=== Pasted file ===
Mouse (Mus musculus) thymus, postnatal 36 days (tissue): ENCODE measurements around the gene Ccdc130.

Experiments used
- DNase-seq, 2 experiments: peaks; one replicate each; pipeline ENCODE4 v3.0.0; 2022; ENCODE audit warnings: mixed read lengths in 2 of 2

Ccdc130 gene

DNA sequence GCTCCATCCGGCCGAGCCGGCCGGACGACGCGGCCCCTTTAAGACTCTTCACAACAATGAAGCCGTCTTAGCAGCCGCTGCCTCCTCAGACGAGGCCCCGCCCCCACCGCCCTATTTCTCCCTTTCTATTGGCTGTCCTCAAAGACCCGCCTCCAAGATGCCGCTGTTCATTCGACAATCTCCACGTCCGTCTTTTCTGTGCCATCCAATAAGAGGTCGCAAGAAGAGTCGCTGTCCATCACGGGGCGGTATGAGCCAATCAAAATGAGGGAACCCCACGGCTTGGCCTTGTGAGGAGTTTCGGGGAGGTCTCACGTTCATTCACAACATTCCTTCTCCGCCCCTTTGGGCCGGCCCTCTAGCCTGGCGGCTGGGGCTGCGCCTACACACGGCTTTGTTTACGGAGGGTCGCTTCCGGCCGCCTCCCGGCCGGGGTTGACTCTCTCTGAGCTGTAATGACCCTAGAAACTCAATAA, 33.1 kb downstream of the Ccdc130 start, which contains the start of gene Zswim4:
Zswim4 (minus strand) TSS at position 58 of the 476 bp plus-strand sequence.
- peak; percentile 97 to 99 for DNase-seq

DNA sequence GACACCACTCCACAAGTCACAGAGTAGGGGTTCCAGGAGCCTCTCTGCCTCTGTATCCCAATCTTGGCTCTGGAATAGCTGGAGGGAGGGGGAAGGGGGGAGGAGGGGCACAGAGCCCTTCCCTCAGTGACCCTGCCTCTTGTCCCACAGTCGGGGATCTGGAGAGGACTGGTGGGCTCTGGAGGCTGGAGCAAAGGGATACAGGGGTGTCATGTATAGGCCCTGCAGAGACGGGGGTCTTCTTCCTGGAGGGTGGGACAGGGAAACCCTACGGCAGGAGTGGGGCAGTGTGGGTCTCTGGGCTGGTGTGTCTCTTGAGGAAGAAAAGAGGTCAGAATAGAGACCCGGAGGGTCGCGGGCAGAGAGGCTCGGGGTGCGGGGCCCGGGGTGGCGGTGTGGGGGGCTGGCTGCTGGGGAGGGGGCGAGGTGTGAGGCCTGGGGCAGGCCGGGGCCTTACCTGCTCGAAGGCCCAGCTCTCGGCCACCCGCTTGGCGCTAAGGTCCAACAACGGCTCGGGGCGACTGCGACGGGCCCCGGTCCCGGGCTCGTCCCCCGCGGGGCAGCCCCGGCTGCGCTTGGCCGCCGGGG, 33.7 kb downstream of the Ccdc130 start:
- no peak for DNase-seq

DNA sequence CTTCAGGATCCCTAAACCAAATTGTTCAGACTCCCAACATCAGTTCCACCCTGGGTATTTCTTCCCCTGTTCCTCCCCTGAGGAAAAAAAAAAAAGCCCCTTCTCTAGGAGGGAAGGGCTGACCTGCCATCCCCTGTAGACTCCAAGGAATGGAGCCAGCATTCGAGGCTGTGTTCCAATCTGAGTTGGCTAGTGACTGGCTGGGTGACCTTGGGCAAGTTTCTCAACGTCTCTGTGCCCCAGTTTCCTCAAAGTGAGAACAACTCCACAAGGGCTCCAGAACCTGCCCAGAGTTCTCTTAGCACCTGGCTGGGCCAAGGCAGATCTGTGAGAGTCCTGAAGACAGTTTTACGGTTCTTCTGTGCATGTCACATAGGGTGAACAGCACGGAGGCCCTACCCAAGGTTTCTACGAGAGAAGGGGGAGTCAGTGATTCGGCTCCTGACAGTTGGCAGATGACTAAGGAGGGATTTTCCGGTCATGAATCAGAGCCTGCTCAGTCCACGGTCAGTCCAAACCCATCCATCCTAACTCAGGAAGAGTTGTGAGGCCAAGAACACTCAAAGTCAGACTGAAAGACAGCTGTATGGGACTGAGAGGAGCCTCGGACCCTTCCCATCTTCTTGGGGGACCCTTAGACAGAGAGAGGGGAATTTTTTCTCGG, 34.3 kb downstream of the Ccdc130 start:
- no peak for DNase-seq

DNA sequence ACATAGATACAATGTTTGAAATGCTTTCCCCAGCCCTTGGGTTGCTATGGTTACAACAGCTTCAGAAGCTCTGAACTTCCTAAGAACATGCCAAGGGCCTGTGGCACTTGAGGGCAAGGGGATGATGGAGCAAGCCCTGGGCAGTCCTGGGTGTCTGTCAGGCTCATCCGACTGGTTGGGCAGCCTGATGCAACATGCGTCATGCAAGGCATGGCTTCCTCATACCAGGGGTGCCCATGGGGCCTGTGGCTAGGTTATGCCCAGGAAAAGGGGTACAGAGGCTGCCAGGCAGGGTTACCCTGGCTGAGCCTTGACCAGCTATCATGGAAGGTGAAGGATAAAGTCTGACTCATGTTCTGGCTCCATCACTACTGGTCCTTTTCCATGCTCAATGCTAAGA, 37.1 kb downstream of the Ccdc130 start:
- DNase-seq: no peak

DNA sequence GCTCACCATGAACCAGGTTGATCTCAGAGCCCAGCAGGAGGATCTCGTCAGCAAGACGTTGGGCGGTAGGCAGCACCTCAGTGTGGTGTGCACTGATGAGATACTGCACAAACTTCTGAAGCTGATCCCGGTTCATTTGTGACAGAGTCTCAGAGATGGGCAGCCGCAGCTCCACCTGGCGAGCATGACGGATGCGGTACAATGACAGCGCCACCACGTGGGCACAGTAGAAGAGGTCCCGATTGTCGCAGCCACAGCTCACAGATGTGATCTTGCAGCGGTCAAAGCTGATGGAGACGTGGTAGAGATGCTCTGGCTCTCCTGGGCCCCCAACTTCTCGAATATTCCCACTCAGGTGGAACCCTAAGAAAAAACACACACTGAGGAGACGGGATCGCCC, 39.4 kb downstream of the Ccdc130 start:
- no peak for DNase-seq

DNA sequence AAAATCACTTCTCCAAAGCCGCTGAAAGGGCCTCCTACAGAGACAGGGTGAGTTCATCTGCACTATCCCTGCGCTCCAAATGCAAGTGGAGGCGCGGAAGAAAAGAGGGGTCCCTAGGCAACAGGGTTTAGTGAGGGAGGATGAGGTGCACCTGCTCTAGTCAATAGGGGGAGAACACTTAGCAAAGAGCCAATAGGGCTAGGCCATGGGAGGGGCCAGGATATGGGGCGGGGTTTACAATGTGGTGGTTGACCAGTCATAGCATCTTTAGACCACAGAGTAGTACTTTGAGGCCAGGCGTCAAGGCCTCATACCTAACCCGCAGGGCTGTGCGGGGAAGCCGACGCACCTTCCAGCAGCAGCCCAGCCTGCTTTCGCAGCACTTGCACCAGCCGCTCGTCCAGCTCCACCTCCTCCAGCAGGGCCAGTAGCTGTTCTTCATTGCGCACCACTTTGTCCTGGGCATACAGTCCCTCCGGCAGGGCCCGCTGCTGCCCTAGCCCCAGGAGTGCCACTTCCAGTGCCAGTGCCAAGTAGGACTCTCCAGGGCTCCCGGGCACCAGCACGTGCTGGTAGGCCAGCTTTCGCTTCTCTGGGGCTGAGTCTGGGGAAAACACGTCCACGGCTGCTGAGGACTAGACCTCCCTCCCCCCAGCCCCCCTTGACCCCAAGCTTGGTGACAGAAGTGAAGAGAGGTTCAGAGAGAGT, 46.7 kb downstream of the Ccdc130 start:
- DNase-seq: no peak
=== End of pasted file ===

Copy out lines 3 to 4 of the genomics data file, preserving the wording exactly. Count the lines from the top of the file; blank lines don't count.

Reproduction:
- DNase-seq, 2 experiments: peaks; one replicate each; pipeline ENCODE4 v3.0.0; 2022; ENCODE audit warnings: mixed read lengths in 2 of 2

Ccdc130 gene